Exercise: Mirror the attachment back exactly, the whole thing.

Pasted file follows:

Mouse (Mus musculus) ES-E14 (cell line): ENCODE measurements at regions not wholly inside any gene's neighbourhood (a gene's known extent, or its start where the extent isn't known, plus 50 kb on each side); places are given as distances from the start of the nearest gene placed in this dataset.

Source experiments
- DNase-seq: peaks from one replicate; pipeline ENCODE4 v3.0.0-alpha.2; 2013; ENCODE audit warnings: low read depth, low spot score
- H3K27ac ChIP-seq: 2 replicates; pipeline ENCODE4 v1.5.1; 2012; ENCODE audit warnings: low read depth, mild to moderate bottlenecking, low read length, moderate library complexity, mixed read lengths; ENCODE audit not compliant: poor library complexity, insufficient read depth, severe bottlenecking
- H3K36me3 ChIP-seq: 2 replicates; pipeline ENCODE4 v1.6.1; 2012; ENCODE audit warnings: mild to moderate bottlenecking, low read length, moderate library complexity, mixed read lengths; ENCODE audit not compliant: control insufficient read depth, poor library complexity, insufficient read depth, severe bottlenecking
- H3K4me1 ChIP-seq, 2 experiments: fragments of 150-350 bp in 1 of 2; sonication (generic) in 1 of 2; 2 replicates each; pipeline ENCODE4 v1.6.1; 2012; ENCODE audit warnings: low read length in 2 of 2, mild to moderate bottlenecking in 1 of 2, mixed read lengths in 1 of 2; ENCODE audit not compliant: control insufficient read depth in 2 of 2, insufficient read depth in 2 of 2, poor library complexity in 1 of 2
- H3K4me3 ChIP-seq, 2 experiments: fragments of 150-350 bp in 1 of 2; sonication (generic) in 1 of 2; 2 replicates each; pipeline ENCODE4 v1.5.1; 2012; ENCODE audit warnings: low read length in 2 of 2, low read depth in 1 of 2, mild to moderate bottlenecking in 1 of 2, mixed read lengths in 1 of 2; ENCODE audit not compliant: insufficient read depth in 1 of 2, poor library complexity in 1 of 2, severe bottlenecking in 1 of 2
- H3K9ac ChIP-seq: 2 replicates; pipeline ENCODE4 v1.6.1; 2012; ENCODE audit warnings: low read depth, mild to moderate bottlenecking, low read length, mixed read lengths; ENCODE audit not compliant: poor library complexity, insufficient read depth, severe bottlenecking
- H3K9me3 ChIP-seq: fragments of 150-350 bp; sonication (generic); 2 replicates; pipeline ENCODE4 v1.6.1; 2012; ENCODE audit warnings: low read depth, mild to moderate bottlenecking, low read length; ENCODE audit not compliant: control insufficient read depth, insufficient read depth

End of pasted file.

Mouse (Mus musculus) ES-E14 (cell line): ENCODE measurements at regions not wholly inside any gene's neighbourhood (a gene's known extent, or its start where the extent isn't known, plus 50 kb on each side); places are given as distances from the start of the nearest gene placed in this dataset.

Source experiments
- DNase-seq: peaks from one replicate; pipeline ENCODE4 v3.0.0-alpha.2; 2013; ENCODE audit warnings: low read depth, low spot score
- H3K27ac ChIP-seq: 2 replicates; pipeline ENCODE4 v1.5.1; 2012; ENCODE audit warnings: low read depth, mild to moderate bottlenecking, low read length, moderate library complexity, mixed read lengths; ENCODE audit not compliant: poor library complexity, insufficient read depth, severe bottlenecking
- H3K36me3 ChIP-seq: 2 replicates; pipeline ENCODE4 v1.6.1; 2012; ENCODE audit warnings: mild to moderate bottlenecking, low read length, moderate library complexity, mixed read lengths; ENCODE audit not compliant: control insufficient read depth, poor library complexity, insufficient read depth, severe bottlenecking
- H3K4me1 ChIP-seq, 2 experiments: fragments of 150-350 bp in 1 of 2; sonication (generic) in 1 of 2; 2 replicates each; pipeline ENCODE4 v1.6.1; 2012; ENCODE audit warnings: low read length in 2 of 2, mild to moderate bottlenecking in 1 of 2, mixed read lengths in 1 of 2; ENCODE audit not compliant: control insufficient read depth in 2 of 2, insufficient read depth in 2 of 2, poor library complexity in 1 of 2
- H3K4me3 ChIP-seq, 2 experiments: fragments of 150-350 bp in 1 of 2; sonication (generic) in 1 of 2; 2 replicates each; pipeline ENCODE4 v1.5.1; 2012; ENCODE audit warnings: low read length in 2 of 2, low read depth in 1 of 2, mild to moderate bottlenecking in 1 of 2, mixed read lengths in 1 of 2; ENCODE audit not compliant: insufficient read depth in 1 of 2, poor library complexity in 1 of 2, severe bottlenecking in 1 of 2
- H3K9ac ChIP-seq: 2 replicates; pipeline ENCODE4 v1.6.1; 2012; ENCODE audit warnings: low read depth, mild to moderate bottlenecking, low read length, mixed read lengths; ENCODE audit not compliant: poor library complexity, insufficient read depth, severe bottlenecking
- H3K9me3 ChIP-seq: fragments of 150-350 bp; sonication (generic); 2 replicates; pipeline ENCODE4 v1.6.1; 2012; ENCODE audit warnings: low read depth, mild to moderate bottlenecking, low read length; ENCODE audit not compliant: control insufficient read depth, insufficient read depth